Saturday, November 16, 2013

This Land Is Mine

A search of the blog, as well as a search of that portion of my hard drive where I save my blog posts, claims that I have never done a post about This Land Is Mine before. It's airing tomorrow morning at 6:15 AM on TCM.

The setting is a village somewhere in France, or at least the RKO backlot dressed up to look like Hollywood's conception of bucolic France. The movie was released in 1943, a date which means World War II, and an occupied France. Surely enough, this town is occupied by the Nazis, represented by Major von Keller (Walter Slezak, again providing a suitably evil Nazi as he did in Lifeboat). Albert Lory (Charles Laughton), meanwhile, is one of the schoolteachers in the village. He just wants to survive by making as few waves as possible. Not that he wants to collaborate with the Nazis; he just doesn't want to run afoul of them either. In fact, Albert is so meek that he still lives with his overbearing mother Emma (Una O'Connor). That, and he can't bring himself to disclose his feelings for fellow teacher, and neighbor Louise Martin (Maureen O'Hara). In some ways, though, that's not a bad thing, as she's already engaged to George Lambert (George Sanders), who is the superinendent at the rail yard.

Of course, you know all this is going to change thanks to the Nazi occupation. Louise's brother Paul (Kent Smith) is part of the Resistance, but, more importantly for Albert, Nazi propaganda is coming to the school. Lory would rather teach the truth, although not at the cost of his life; Louise, for her part, is sympathetic enough to the Resistance that she's going to rebel in passive ways where her brother is going to resist in more active ways.

It's that active resistance that's going to change everybody and get Albert to wake up from his torpor and realize how evil the Nazis are and that, my goodness, every right-thinking person is supposed to fight them everywhere and no matter the cost. More specifically, there's an act of sabotage at the railyards. It's at this point we learn that Lambert is, in fact, a collaborator! Paul, for his part, has been engaging in some of that sabotage, and when the Nazis come after him, he asks Louise and Albert for help. Albert lies ot the Nazis to protect Paul, his first major act of resistance.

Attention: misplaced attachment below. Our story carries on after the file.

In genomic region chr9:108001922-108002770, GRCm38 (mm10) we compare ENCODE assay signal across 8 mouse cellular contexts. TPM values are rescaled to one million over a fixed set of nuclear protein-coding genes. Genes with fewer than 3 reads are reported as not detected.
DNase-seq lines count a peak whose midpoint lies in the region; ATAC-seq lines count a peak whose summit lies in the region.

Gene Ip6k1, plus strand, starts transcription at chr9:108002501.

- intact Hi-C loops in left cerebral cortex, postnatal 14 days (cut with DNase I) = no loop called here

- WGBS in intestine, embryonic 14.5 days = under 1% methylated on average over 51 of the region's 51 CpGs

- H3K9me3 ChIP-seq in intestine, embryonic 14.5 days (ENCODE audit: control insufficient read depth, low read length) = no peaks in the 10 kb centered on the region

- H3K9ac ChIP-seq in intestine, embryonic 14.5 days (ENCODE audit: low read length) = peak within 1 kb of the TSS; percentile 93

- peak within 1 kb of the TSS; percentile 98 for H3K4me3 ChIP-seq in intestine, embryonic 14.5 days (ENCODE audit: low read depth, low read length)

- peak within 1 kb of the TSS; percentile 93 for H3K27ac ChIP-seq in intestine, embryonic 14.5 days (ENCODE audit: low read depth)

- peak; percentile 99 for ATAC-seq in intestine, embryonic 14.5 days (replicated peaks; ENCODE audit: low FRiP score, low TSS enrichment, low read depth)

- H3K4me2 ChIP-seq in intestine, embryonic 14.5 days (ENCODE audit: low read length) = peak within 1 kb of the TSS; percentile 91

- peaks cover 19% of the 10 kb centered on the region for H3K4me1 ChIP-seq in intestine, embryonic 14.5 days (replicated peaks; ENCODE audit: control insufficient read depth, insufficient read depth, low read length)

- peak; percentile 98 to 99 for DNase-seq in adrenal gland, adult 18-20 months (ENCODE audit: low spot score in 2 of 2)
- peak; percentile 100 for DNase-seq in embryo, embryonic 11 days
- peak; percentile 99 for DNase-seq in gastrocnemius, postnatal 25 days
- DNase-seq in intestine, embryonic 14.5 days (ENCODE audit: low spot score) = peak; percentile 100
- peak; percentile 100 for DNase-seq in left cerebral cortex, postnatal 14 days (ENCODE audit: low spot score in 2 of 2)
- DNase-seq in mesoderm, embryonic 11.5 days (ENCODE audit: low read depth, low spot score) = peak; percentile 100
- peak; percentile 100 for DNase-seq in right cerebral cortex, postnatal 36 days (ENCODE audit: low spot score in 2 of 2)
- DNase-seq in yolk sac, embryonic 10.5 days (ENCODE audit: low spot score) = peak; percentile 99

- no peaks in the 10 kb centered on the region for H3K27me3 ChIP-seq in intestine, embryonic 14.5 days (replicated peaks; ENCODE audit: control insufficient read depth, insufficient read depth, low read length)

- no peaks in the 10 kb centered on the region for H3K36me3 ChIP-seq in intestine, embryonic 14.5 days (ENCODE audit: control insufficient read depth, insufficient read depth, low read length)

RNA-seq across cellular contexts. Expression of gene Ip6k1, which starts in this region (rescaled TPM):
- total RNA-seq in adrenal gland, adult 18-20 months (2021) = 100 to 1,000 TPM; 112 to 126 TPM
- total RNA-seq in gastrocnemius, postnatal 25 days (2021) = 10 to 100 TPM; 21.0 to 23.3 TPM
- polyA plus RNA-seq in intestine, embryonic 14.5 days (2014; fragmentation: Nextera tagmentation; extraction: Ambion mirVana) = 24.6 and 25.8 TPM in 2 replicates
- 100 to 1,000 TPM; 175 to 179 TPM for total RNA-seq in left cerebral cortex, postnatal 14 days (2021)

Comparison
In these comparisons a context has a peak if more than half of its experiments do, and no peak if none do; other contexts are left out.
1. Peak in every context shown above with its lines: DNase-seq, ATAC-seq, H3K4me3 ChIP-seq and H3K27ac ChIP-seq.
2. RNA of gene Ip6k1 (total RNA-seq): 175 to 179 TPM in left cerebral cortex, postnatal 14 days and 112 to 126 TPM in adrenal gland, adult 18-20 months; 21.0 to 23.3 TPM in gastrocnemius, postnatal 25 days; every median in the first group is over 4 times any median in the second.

Albert is going to get more chances to resist the Nazis, as his character transforms from meek to either foolhardy or somebody who realizes his previous life was pointless. It culminates in Albert being wrongly accused of murdering Lambert, and being put on what was always going to be a show trial anyway for it. Since Albert knows it's a show trial and there's no chance of being found not guilty, he can tell off the Nazis for what they really are. (I don't think it's giving too much away, since you know a movie like this has to have a positive message for the American audience for which this is intended, and the Nazis are always going to be portrayed in the worst possible manner.)

Charles Laughton is, as always, exceptional. I wouldn't say he steals every scene he's in since he's the star of the movie, but he certainly makes every scene his own, outshining the other cast members. That's not to say they're not good; it's just that when you're up against somebody like a Charles Laughton, it takes a lot to shine as much as he does. Clark Gable was able to do it in Mutiny on the Bounty; Maureen O'Hara and the rest instead provide a good atmosphere for Laughton to show his chops. And to be fair to them, they're all quite good at it. If the movie has any flaws, it's the fact that, being set in World War II and made at the time, it's kind of constrained in how it can present the unbelievably virtuous Resistance and preternaturally wicked Nazis. Somebody like Catherine Deneuve in The Last Metro is probably a more realistic portrayal of having to deal with Nazis.

This Land Is Mine does seem to be available on DVD courtesy of the Warner Archive Collection.

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